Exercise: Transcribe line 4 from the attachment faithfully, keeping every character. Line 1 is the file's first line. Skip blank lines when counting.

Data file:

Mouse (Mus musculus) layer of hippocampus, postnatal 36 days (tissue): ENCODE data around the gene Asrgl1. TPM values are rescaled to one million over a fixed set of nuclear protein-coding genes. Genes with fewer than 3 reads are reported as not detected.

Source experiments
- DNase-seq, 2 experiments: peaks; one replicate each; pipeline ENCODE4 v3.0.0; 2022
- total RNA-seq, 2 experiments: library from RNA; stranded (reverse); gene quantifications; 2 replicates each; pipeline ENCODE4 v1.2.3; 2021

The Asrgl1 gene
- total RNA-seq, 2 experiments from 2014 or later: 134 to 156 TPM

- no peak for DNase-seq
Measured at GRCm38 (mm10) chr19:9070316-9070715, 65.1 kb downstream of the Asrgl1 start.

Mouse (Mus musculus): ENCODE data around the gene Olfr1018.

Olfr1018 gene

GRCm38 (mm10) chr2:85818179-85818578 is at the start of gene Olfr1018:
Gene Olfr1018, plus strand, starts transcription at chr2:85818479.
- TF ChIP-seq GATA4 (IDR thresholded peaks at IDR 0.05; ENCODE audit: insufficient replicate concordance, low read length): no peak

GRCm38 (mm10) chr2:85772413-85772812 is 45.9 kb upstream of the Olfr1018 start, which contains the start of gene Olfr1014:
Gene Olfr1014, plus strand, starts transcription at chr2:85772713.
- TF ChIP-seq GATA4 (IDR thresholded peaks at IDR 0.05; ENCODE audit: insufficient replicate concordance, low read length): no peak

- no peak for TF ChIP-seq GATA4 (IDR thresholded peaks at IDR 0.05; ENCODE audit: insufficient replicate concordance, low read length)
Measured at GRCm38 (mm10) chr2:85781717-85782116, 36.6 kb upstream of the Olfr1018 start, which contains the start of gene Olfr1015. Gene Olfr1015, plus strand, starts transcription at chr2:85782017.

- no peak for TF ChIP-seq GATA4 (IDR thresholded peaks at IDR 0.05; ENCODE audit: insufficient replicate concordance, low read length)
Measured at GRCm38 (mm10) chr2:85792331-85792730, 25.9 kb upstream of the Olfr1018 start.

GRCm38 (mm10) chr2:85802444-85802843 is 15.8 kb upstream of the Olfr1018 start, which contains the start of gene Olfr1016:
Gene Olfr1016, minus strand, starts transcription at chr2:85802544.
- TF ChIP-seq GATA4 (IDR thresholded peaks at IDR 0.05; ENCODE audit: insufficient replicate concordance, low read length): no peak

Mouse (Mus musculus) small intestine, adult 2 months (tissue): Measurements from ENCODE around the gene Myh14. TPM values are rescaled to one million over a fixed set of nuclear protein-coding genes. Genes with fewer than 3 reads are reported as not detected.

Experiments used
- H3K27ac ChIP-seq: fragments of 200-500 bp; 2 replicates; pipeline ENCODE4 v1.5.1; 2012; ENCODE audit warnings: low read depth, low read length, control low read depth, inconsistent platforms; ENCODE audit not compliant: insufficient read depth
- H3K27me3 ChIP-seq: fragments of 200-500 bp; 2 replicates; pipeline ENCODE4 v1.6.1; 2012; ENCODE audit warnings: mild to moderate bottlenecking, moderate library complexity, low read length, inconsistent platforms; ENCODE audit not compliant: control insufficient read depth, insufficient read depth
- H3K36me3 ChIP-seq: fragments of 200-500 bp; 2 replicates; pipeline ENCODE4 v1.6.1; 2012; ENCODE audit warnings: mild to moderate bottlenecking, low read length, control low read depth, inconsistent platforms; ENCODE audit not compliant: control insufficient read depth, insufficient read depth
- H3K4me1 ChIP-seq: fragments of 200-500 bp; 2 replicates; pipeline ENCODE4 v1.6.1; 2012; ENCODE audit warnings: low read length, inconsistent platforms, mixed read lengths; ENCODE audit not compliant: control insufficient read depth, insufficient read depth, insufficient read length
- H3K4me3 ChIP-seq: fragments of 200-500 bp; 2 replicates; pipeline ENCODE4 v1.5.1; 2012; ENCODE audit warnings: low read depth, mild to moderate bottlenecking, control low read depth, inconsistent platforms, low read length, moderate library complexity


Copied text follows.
- total RNA-seq, 2 experiments: library from RNA; stranded (reverse); gene quantifications; 2 replicates each; pipeline ENCODE4 v1.2.3; 2021